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Being Peace

Buddhism: Week 2

Being Peace
Tuesday, September 8, 2015

Paul Knitter has been an activist for peace and justice since the 1980’s. He has been inspired by the Engaged Buddhism of the last fifty years. Engaged Buddhism, a term coined by Thich Nhat Hanh, brings insights from Buddhist practice and teaching to social, political, environmental, and economic injustice. In his book Without Buddha I Could Not Be a Christian, Knitter applies the Buddhist approach to Christians who are sincerely working for justice:

Buddhists are much more concerned about waking up to our innate wisdom and compassion (our Buddha-nature) than they are about working for justice. If Christians insist that “if you want peace, work for justice,” the Buddhists would counter-insist, “if you want peace, be peace.” That’s the point Thich Nhat Hanh gently drives home in the little book . . . Being Peace. His message is as simple and straightforward as it is sharp and upsetting: the only way we are going to be able to create peace in the world is if we first create (or better, find) peace in our hearts.

Being peace is an absolute prerequisite for making peace. And by “being peace,” . . . [Thich Nhat Hanh] means deepening the practice of mindfulness, both formally in regular meditation as well as throughout the day as we receive every person and every event that enters our lives; through such mindfulness we will, more and more, be able to understand . . . whomever we meet or whatever we feel, and so respond with compassion. Only with the peace that comes with such mindfulness will we be able to respond in a way that brings forth peace for the event or person or feeling we are dealing with.

This Buddhist insistence on the necessary link between being peace and making peace reflects Christian spirituality’s traditional insistence that all our action in the world must be combined with contemplation. . . . But the Buddhists are very clear: while both are essential, one holds a priority of practice. If action and contemplation form a constantly moving circle in which one feeds into the other, the entrance point for the circle is contemplation. [1]

I believe the entrance point can be action or contemplation. Frankly, I believe most people act, love, sin, and make mistakes before they see the deep need for contemplation. Yet only when we are resting in our deep center, our source, the Indwelling “Spirit in whom we live and move and have our being . . . . only then can we be of service to others” over the long haul—and with love. [2]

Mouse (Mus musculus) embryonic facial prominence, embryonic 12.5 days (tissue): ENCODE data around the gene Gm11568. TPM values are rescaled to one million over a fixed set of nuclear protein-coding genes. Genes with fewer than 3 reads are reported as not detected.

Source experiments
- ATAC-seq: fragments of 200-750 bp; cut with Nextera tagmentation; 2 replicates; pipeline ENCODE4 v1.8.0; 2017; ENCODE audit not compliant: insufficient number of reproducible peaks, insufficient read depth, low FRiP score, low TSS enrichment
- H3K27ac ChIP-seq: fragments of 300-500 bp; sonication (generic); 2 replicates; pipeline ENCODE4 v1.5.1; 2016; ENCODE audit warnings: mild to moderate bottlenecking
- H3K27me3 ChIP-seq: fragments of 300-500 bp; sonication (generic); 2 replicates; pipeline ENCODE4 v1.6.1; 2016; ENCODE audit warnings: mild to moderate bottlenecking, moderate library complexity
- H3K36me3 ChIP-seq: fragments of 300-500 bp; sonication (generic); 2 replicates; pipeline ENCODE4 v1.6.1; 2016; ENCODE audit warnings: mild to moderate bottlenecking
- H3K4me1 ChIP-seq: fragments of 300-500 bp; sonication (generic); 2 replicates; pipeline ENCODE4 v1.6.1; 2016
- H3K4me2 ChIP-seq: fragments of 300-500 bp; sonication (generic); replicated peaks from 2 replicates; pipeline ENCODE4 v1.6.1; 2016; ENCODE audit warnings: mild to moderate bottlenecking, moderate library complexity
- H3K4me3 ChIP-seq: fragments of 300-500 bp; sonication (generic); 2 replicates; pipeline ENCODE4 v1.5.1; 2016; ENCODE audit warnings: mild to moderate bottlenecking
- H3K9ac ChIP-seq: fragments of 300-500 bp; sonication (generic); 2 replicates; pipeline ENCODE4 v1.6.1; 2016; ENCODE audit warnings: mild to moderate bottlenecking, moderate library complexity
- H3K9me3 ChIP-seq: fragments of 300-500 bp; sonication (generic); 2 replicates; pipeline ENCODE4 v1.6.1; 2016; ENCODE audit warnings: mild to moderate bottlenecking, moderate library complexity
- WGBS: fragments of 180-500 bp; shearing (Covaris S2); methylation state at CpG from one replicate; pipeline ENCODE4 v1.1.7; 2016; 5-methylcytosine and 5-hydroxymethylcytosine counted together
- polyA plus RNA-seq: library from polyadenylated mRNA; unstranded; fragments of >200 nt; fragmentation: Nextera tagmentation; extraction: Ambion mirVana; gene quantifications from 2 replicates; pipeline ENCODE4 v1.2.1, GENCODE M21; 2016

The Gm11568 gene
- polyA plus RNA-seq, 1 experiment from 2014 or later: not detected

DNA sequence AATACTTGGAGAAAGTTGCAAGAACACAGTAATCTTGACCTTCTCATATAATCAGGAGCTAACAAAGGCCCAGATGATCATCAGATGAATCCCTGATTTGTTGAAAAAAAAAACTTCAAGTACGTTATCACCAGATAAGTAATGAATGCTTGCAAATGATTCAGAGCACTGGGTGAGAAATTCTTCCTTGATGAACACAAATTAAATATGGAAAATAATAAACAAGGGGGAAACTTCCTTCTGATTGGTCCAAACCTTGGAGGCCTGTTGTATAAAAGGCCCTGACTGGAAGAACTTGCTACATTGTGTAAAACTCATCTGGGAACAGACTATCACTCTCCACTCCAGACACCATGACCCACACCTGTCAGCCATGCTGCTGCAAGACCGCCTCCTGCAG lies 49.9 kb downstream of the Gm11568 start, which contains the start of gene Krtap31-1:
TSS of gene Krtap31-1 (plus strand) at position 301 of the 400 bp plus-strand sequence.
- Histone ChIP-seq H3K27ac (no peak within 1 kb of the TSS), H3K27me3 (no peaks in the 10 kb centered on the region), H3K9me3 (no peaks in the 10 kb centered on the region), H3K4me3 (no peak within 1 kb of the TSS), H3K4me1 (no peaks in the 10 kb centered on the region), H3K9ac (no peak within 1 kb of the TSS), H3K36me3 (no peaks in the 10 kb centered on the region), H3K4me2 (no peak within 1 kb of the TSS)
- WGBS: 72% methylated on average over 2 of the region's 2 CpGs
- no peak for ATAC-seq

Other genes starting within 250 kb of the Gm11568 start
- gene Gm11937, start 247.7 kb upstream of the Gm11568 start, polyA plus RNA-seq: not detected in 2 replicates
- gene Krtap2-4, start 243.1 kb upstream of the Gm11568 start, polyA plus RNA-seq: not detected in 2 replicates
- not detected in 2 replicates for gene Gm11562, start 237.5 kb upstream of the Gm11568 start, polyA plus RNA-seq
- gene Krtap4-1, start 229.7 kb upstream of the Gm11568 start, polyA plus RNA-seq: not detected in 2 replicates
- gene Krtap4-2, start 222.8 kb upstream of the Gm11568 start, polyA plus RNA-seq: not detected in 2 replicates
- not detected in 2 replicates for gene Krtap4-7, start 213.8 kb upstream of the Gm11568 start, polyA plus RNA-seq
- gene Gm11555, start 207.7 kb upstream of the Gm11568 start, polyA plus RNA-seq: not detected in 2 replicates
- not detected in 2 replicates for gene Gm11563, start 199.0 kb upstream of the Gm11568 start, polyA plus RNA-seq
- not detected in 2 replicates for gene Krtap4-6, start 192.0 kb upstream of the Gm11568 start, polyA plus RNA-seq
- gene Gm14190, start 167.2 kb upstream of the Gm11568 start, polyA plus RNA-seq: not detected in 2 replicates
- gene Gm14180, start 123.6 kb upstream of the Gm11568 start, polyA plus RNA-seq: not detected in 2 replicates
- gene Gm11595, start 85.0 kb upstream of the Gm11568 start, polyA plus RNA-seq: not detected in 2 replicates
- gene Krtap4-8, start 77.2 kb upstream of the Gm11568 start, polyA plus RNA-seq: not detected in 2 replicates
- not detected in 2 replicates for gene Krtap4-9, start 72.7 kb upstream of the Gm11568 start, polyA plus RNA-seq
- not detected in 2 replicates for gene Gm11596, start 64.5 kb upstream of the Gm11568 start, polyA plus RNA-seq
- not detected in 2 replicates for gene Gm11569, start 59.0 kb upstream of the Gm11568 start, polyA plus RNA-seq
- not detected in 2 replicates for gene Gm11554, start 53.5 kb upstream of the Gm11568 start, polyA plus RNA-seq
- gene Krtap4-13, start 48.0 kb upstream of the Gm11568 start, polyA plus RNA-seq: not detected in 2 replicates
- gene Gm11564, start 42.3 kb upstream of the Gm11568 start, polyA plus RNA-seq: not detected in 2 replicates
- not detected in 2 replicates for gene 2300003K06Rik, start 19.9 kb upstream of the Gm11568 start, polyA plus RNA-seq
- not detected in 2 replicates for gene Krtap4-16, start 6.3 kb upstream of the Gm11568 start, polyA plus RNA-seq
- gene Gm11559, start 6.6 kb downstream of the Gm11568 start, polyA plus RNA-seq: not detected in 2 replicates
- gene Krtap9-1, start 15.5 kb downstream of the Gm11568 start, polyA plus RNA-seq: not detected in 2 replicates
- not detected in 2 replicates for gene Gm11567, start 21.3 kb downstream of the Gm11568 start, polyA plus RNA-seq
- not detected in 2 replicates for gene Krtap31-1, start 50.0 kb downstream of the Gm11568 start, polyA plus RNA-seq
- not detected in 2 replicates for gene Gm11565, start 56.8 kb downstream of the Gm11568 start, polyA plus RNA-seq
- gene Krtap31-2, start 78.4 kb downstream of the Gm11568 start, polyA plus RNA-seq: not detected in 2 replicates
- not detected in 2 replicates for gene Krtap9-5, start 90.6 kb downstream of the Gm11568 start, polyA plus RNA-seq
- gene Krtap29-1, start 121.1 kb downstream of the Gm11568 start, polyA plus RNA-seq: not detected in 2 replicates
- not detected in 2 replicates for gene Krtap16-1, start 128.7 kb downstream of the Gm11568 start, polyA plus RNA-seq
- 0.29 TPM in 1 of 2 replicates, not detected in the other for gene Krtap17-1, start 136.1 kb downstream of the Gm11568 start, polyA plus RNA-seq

Knitter continues:

Why? Just why do Buddhists insist on the priority of Awakening over acting? Why do they want to “just sit there” before they “do anything”? Certainly, there are different ways a Buddhist might answer this question. But I believe that one of the recurring responses would be: to remove one’s ego from one’s peacemaking, so that one’s actions will not be coming from one’s ego-needs but from the wisdom and compassion that constitute one’s true nature. [3]

When we first founded the Center for Action and Contemplation almost thirty years ago, we envisioned spending half our time teaching contemplation and half teaching social justice. But for the same reasons Knitter gave, as well as the fact that Western people are already geared toward action, but need training in stillness and silence, we now spend eighty percent of our effort teaching contemplation, knowing that if the inner world is authentic, an individual’s political, economic, and service attitudes will always change organically from the inside out.

Gateway to Silence:
“The suchness of each moment is the infinite mercy of God.”  —Paul Knitter  

[1] Paul F. Knitter, Without Buddha I Could Not Be a Christian (Oneworld Publications: 2009), 183-184.
[2] Ibid., 184.
[3] Ibid., 184.

Image credit: “The Bodhisattva attains Awakening and becomes the Buddha” (detail), a Lalitavistara (The Life of the Buddha) relief at Borobudur in Java, Indonesia, 9th century.